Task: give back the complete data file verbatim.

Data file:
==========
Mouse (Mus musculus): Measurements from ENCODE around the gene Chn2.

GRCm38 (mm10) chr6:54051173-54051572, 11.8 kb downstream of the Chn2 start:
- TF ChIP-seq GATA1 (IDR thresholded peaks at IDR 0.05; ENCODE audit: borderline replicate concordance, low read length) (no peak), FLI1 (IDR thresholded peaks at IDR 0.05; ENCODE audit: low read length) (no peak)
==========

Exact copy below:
Mouse (Mus musculus): Measurements from ENCODE around the gene Chn2.

GRCm38 (mm10) chr6:54051173-54051572, 11.8 kb downstream of the Chn2 start:
- TF ChIP-seq GATA1 (IDR thresholded peaks at IDR 0.05; ENCODE audit: borderline replicate concordance, low read length) (no peak), FLI1 (IDR thresholded peaks at IDR 0.05; ENCODE audit: low read length) (no peak)